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Arch Neurol. 2004 Sep;61(9):1409-12.

European study on intravenous immunoglobulin in multiple sclerosis: results of magnetization transfer magnetic resonance imaging analysis.

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  • 1Neuroimaging Research Unit, Scientific Institute and University Ospedale San Raffaele, Via Olgettina 60, 20132 Milan, Italy.



Magnetization transfer magnetic resonance imaging (MT MRI) can provide in vivo markers reflecting the severity of multiple sclerosis-related brain damage occurring within and outside T2-visible lesions.


To investigate the effect of intravenous immunoglobulin (IVIG) treatment on the accumulation of brain damage in patients with secondary progressive multiple sclerosis (SPMS), measured using MT MRI.Design, Patients, and Intervention Seventy patients with SPMS participating in the European, multicenter, randomized, double-blind, placebo-controlled trial of IVIG in SPMS underwent brain T2-weighted and MT MRI at baseline and after 12 and 24 months. The MT MRI scans were post-processed and analyzed to obtain MT ratio values from T2-visible lesions and MT ratio histograms from the normal-appearing brain tissue (NABT).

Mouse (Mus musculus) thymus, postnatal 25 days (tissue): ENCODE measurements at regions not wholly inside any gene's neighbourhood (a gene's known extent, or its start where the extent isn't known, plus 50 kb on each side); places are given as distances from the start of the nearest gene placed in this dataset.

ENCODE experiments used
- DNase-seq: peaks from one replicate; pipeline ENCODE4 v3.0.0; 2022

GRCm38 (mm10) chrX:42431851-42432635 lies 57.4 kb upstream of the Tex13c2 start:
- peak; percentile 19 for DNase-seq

At baseline, a significant difference was found for NABT MT ratio histogram peak height (P =.003) between treated patients and patients receiving placebo. No significant differences between treated patients and those receiving placebo were found for any of the considered MT MRI-derived metrics in terms of treatment x time interaction. Nevertheless, over the 24-month period, the placebo patients experienced a 6.75% reduction of the NABT MT ratio histogram peak height, whereas treated patients experienced only a 0.92% reduction of the NABT MT ratio histogram peak height.


This study did not show any statistically significant effect of IVIG on MT MRI quantities. Nevertheless, the markedly different percentage change of the NABT MT ratio histogram peak height over time between patients receiving placebo and treated patients suggests a possible role of IVIG treatment in preventing the loss of "truly" normal brain tissue in SPMS patients.

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